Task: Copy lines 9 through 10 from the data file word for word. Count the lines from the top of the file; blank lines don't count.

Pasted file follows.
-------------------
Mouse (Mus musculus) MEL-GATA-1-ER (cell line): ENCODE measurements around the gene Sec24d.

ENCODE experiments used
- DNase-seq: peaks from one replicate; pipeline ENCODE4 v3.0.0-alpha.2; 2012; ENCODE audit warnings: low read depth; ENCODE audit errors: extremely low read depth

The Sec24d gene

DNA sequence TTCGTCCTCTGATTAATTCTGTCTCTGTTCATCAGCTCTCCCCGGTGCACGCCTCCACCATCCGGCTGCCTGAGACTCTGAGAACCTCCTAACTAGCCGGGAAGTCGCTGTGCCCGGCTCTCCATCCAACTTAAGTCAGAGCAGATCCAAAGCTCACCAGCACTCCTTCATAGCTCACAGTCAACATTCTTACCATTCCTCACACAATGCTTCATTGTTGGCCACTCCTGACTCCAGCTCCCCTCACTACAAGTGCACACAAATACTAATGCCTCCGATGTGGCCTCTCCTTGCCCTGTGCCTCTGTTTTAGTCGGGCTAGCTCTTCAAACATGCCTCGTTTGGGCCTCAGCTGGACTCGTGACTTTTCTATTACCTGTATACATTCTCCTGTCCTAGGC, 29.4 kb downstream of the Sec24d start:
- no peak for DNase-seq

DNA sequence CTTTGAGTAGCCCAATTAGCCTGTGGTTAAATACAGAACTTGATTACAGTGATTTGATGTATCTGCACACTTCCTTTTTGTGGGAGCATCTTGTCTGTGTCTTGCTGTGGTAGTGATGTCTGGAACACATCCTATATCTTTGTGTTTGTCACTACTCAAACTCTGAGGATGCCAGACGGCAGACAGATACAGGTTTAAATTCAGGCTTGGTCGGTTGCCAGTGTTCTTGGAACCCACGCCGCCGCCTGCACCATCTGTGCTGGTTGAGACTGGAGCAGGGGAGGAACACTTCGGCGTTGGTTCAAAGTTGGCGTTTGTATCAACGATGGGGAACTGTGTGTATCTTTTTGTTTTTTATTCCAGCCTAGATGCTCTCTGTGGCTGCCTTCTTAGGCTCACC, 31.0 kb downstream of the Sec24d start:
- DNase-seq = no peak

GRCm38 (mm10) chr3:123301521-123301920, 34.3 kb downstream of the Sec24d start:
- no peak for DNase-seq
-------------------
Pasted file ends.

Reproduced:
GRCm38 (mm10) chr3:123301521-123301920, 34.3 kb downstream of the Sec24d start:
- no peak for DNase-seq